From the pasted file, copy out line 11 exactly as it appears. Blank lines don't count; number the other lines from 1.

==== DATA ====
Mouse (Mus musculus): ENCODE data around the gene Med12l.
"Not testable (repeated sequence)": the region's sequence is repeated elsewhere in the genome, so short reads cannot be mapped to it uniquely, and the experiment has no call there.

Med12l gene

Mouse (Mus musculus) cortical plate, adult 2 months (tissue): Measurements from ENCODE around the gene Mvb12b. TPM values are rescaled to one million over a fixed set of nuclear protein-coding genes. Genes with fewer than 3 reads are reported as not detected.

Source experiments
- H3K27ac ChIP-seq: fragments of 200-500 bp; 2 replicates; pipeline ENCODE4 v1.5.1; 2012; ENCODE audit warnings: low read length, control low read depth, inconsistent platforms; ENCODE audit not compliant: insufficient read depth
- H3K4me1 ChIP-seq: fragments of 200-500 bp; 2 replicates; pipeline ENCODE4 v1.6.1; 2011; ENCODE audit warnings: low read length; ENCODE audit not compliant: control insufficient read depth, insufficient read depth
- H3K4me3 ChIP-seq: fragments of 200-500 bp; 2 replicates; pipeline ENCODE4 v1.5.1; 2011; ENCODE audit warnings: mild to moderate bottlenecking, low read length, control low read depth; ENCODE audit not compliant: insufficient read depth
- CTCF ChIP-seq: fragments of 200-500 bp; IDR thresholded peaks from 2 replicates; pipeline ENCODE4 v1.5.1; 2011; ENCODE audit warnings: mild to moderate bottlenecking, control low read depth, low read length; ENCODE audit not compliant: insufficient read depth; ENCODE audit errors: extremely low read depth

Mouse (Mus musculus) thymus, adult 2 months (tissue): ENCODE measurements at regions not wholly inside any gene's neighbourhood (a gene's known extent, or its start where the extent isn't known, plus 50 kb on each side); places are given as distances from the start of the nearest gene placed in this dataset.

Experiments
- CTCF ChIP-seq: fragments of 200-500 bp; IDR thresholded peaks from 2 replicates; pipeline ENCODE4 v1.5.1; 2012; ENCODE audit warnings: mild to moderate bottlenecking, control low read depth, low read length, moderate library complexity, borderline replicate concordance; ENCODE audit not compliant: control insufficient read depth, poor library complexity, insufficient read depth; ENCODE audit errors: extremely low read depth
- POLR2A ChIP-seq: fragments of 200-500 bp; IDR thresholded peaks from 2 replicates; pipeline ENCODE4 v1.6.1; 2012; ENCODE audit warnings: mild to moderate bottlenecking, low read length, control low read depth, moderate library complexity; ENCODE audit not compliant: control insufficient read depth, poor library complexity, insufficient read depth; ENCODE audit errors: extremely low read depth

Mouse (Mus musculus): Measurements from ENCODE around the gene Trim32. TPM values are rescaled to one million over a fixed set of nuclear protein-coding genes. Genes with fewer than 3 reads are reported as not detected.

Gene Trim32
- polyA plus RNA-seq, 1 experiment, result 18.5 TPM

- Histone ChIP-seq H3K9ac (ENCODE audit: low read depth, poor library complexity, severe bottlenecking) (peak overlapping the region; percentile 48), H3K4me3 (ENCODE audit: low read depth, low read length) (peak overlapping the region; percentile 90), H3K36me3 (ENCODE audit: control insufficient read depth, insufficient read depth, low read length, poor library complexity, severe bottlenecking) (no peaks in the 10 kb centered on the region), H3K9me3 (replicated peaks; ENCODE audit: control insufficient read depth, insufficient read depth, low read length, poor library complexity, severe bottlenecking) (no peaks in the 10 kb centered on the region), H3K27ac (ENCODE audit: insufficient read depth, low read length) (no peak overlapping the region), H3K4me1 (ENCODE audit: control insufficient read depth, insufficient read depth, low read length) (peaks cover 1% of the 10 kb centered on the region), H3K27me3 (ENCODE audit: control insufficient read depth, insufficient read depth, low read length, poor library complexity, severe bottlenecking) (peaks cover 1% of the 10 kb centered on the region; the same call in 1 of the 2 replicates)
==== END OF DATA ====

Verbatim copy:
Experiments